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Wednesday, March 25, 2015

The 9th Circuit has something to say about WEI's appeal of their dismissed Sharp Park lawsuit.

Wild Equity Institute Lawsuit Loses. Again. And Again.

Two weeks ago the United States Court of Appeals for the Ninth Circuit heard oral arguments for a Wild Equity Institute (WEI) appeal of district Judge Susan Illston's December 6, 2012 decision to dismiss the WEI lawsuit against the City of San Francisco and Sharp Park golf course. She dismissed the case as "moot".

Today the 9th Circuit Court of Appeals rendered their judgement of the WEI appeal.

Before we get to that judgement, a bit of context. In a recent post I attempted to translate the lawsuit legalese by offering my decidedly non-legal understanding of the merits of the WEI appeal. To whit:
"In this case, in simple terms, the Wild Equity Institute sued the City of San Francisco over whether they had the right permits and permission to continue golf operations, enhance the frog habitat, and provide needed infrastructure maintenance. The judge determined that the City did indeed have the correct permits and permissions, found the WEI lawsuit moot, and dismissed the case. WEI subsequently declared victory, and asked their legal fees to be reimbursed as a reward for managing to successfully get their own lawsuit declared moot. After the judge granted them 1/4 of the legal fees they wanted they issued another triumphant press release. Then they subsequently appealed the judgement of the lawsuit they claimed that they won.  For us, the untutored, non-lawyerly, great unwashed, this comes across as complete horseshit."
As it turns out, the 9th Circuit Court of Appeals agreed with my assessment. Perhaps the most remarkable aspect of their decision is that it was rendered in only 600 words and less than two weeks after hearing oral arguments. 100 of those 600 words were consumed by the title of the lawsuit and listing the litigants.  Cripes, I can't even write a blog post introduction in under 600 words. 

Alright. I've teased this long enough.  Here is the decision -  almost in it's entirety:
"Wild Equity Institute appeals from the district court’s order dismissing this case as moot. This case originated as an Endangered Species Act (ESA) Section 9 claim against the City and County of San Francisco, which was then operating Sharp Park Golf Course without any type of ESA permit. After Wild Equity filed suit, the City requested that the Army Corps of Engineers initiate consultation with the Fish and Wildlife Service (FWS) under ESA Section 7 in connection with the City’s application for a Clean Water Act (CWA) Section 404 permit. The district court stayed proceedings pending the outcome of the consultation, then concluded that the case was moot once FWS issued its Biological Opinion and Incidental Take Statement (ITS) following the Section 7 consultation. Wild Equity argued on appeal that the ITS had no independent force prior to its incorporation into the City’s CWA permit. However, the Corps has since issued the relevant permit, which incorporates the terms of the ITS. California has also provided its state certification as required under CWA Section 401. Accordingly, and as Wild Equity has acknowledged, this appeal is moot...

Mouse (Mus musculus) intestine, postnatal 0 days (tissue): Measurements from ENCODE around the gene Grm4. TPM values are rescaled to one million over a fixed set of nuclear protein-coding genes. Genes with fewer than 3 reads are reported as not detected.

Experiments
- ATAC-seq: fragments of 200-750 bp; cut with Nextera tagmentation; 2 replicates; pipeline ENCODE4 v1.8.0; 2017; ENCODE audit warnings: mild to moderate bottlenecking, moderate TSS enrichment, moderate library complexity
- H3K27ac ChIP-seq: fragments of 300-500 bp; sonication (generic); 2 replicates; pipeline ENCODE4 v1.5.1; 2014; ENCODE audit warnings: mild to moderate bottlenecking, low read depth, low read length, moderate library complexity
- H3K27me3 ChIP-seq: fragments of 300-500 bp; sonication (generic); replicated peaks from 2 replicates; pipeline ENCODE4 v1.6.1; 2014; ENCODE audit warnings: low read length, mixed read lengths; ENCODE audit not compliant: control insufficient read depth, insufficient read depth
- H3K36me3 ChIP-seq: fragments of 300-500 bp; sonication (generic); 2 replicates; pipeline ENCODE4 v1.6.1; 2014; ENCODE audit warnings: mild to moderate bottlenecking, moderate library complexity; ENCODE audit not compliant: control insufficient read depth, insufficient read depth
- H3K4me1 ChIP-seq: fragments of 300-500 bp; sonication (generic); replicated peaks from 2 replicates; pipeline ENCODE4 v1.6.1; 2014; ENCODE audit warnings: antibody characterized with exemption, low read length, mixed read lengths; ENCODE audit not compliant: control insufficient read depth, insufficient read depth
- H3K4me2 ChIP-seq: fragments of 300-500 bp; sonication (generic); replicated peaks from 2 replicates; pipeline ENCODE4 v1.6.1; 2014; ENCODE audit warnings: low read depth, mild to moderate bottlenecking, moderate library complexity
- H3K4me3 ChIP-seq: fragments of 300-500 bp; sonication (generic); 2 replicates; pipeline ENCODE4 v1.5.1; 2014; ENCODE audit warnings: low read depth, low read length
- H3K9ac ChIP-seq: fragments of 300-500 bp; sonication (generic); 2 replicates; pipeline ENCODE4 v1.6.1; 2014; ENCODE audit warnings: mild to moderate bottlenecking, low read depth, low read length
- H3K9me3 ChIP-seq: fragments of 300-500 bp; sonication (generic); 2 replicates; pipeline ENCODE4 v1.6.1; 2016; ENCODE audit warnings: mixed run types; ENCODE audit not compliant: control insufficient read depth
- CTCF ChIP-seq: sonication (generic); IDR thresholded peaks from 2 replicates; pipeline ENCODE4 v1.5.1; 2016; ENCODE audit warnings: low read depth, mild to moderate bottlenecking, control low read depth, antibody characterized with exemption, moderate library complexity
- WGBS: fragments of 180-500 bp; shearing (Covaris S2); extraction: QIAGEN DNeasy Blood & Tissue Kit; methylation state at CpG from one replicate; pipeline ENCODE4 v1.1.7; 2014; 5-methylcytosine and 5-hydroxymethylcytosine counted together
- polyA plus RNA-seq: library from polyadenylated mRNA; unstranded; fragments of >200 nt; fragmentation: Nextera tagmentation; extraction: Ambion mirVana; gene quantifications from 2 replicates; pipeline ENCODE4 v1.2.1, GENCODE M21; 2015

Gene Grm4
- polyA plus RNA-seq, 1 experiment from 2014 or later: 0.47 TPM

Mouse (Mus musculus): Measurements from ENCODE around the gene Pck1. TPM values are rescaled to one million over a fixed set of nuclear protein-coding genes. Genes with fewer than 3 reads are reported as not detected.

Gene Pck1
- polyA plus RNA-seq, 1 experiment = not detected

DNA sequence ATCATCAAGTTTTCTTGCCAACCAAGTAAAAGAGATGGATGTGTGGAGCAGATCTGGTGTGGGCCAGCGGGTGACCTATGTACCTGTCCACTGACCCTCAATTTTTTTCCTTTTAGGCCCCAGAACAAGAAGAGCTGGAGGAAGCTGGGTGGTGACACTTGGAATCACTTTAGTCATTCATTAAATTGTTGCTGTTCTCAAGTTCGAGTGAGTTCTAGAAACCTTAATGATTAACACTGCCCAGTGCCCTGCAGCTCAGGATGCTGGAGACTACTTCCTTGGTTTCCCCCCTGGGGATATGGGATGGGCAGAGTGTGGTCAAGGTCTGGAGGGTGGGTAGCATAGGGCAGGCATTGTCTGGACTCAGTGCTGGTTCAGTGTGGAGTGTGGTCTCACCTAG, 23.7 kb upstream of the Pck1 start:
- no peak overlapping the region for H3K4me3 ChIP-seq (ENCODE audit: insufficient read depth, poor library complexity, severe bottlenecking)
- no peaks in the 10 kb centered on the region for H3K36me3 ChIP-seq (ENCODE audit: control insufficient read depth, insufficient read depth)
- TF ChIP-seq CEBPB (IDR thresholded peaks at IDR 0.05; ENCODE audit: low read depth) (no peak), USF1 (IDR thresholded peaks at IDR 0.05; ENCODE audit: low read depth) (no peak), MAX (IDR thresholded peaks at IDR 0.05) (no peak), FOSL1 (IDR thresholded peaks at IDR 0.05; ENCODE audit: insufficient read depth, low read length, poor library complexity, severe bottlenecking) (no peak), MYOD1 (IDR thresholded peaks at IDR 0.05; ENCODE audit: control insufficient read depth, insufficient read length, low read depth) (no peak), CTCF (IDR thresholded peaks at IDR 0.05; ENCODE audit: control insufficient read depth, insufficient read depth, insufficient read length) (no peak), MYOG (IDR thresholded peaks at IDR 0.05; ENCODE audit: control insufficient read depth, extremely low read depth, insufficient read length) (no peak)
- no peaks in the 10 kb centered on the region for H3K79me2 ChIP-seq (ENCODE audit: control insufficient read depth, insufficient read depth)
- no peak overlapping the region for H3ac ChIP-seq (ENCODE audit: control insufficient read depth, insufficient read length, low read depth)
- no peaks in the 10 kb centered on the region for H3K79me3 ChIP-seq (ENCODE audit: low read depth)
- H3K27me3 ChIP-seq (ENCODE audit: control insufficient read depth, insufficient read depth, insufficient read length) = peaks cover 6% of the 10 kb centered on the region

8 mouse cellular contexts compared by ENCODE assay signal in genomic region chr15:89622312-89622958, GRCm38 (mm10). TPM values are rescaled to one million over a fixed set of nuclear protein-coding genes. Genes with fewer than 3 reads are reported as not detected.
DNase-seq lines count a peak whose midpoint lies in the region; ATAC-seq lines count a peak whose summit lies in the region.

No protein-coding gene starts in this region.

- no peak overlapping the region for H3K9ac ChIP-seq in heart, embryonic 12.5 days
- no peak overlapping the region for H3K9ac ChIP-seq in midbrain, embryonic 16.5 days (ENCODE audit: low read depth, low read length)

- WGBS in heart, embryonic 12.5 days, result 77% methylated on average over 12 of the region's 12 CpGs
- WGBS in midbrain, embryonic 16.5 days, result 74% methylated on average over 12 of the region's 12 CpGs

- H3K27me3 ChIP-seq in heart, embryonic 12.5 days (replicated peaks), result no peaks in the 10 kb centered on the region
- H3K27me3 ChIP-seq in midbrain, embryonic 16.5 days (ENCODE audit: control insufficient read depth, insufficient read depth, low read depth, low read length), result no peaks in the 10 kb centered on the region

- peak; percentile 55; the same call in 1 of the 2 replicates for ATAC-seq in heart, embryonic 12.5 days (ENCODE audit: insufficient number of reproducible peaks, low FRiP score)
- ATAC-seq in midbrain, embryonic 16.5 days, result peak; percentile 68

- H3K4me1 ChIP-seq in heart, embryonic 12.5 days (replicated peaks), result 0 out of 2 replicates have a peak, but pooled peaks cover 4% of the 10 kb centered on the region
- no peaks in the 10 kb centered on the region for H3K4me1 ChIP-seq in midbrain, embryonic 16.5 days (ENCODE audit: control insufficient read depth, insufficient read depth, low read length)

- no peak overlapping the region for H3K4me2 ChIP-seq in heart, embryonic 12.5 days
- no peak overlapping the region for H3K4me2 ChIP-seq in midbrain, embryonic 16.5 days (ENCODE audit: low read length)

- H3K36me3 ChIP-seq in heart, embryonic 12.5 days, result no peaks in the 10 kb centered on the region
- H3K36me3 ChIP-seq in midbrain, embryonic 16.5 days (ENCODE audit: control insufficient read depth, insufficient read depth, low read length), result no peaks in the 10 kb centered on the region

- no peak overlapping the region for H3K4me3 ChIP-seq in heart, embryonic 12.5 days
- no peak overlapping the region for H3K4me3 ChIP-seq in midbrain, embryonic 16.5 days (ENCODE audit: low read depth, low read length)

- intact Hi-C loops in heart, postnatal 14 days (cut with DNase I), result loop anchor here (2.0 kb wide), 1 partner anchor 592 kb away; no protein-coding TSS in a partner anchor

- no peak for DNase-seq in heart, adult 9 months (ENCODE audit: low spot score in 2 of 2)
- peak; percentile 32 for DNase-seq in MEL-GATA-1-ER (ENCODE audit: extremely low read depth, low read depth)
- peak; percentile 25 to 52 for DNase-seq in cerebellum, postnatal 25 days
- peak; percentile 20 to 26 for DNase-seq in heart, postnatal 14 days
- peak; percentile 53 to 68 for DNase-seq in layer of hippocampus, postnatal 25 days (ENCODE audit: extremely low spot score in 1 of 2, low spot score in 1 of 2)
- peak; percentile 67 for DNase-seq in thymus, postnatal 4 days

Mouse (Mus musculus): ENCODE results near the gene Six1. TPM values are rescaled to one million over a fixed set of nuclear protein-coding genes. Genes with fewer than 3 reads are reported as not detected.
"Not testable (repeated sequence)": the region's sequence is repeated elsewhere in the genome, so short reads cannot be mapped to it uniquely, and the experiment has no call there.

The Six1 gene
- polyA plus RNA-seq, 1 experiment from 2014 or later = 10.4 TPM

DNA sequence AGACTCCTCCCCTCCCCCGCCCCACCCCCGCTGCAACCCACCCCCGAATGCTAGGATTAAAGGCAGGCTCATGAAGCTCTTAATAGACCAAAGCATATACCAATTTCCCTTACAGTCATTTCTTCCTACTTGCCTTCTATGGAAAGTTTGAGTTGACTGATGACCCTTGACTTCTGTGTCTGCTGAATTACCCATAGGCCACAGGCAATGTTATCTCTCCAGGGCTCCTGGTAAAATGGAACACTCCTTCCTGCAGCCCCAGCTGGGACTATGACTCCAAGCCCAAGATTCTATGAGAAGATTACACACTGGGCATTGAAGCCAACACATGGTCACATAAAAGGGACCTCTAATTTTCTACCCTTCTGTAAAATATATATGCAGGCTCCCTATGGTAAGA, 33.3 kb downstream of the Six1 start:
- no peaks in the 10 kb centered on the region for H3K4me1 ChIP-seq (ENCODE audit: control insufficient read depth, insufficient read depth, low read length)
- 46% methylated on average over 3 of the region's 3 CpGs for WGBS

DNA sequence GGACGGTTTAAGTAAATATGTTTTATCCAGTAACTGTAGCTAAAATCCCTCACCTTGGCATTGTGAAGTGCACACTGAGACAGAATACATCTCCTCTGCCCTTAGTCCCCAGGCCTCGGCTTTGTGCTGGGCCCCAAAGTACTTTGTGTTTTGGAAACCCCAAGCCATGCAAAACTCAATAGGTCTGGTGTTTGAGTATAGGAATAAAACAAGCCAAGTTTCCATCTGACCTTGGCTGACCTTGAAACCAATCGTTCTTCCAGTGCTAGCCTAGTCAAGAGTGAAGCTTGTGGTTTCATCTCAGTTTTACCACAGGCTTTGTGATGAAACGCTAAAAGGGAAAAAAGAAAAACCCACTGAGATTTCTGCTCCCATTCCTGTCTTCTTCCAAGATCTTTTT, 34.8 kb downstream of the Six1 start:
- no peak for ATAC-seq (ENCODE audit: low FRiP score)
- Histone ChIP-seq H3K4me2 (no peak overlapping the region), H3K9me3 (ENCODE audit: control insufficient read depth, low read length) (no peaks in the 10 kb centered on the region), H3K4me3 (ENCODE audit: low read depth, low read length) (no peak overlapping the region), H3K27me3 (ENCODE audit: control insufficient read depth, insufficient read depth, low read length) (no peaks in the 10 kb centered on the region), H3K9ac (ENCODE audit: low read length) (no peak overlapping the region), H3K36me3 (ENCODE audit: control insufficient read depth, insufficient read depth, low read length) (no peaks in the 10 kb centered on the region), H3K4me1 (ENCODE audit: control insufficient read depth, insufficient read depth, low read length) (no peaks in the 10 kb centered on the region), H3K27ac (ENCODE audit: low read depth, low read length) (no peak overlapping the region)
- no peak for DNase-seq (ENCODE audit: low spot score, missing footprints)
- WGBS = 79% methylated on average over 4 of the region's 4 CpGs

The issuance of the ITS and CWA permit have also fundamentally changed the legal landscape within which the parties are operating, reducing the likelihood that this issue will arise again between these particular parties... We therefore lack jurisdiction over this appeal. APPEAL DISMISSED."
I believe I have become adept at translating legalese into common parlance. Given that this decision was rendered so quickly (2 weeks), and so succinctly (600 words) , and specifically called out as a "memorandum"  disposition that is "not appropriate for publication and is not precedent" (i.e. not all that important) - I conclude that the 9th Circuit Court of Appeals disposition of the Wild Equity Institute Appeal can be distilled to: "Why the f**k are you putting this crap in front of us?" 

Why, indeed.

We can't say "thank you" enough for the continuing good work from the San Francisco City Attorney's office led by Dennis Herrera and represented in court by Jim Emery, the San Francisco Public Golf Alliance founded by Richard Harris & Bo Links, and Joseph Palmore from the offices of Morrison & Foerster.

On to the next battle. They've lost the political battle with both the Pacifica City Council and the San Francisco Board of Supervisors. They've lost in Federal Court. They've lost in the court of public opinion. Now they are moving to regulatory agencies, specifically the Coastal Commission. The hearing is in two weeks. Onward.

More on the San Francisco Public Golf Alliance Website

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